We are often ought to complete a task or learn a new thing; however, decision paralysis may hinder your ability to clearly define the boundaries. For many people, grasping the basics is not enough and they would like to rigorously study the subject, leading to inability to deliver on time.
If you are going to learn some new stuff, pr, for example, you are weighing in the prospects of accepting a job offer - always think about the consequences of your choice, or, more specifically, about if the stuff you'd be doing will compound, a term heavily used in finance. Simply put - can you use your newly acquired skills elsewhere and build on their foundation.
Make use of the personal development thought map. Write down your possible choices and evaluate them based on how long of a continuous connecting line you could draw. Group them by some overlapping feature, link them together.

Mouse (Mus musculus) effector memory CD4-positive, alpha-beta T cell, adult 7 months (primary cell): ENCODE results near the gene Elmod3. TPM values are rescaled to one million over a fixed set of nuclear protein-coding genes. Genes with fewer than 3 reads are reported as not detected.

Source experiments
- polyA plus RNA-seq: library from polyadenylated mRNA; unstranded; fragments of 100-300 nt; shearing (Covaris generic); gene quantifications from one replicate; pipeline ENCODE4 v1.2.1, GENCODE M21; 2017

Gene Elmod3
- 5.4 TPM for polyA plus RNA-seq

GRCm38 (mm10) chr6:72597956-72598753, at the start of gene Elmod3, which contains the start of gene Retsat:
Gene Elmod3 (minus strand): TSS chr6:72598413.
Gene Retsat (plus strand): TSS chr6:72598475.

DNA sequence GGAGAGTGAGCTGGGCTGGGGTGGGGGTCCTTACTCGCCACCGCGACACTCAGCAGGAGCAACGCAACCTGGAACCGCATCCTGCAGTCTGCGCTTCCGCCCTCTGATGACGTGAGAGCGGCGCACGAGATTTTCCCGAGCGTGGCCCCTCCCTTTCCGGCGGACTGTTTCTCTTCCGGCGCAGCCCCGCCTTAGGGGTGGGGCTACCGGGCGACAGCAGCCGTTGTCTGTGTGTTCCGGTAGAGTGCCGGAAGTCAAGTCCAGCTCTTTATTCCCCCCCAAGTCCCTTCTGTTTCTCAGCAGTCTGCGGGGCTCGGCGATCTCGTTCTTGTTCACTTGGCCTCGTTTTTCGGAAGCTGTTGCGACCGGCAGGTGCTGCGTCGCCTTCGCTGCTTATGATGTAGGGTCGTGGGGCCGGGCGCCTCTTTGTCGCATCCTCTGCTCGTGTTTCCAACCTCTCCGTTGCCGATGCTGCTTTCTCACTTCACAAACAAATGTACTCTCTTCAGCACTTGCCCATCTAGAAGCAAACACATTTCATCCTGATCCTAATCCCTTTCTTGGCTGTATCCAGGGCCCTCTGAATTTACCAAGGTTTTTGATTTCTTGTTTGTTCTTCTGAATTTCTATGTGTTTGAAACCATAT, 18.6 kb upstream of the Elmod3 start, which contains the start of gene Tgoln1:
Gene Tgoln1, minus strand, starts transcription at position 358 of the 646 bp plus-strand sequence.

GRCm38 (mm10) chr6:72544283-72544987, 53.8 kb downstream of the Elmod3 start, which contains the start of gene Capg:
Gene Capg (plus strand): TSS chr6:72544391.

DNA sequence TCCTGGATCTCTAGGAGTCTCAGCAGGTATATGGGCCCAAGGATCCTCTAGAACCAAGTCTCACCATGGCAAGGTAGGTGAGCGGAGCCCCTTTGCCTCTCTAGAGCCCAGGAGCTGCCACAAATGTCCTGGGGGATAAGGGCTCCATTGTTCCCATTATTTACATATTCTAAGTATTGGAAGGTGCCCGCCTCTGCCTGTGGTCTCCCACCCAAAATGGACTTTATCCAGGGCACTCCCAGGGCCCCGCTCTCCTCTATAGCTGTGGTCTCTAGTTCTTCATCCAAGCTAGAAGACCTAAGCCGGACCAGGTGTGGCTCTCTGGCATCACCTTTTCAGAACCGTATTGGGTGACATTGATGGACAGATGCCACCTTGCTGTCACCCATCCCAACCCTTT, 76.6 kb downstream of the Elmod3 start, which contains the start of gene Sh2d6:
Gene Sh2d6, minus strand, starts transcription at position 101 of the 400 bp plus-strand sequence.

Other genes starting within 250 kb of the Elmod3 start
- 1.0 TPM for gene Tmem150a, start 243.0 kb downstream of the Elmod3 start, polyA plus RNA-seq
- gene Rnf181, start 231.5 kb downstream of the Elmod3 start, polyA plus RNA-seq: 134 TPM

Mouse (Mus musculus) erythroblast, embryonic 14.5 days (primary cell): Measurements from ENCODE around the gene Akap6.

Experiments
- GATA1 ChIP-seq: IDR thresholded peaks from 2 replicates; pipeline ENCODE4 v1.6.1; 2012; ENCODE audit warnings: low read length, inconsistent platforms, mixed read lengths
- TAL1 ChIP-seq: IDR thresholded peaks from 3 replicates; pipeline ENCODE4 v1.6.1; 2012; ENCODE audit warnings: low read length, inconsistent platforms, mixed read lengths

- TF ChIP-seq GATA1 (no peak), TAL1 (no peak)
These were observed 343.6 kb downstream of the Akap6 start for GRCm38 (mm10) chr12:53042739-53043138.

After writing down your initial scopes of interest, try to build a nested tree and arrange the items in such a way, that each item could find itself on a single level only and would allow for the minimal number of downgoing branches. Consider comparing the items by the effort required to do/learn stuff, time to complete the task, number of interconnection points with other items, and some other properties you may consider important personally. Ideally, you should eventually get to a flatted-out sequence of steps (that is, one item organically follows another), but if you're not able to achieve perfection, you'll end up with a tree of varying complexity. If so, evaluate not by the item, but by the branch from top to bottom, applying the same principle.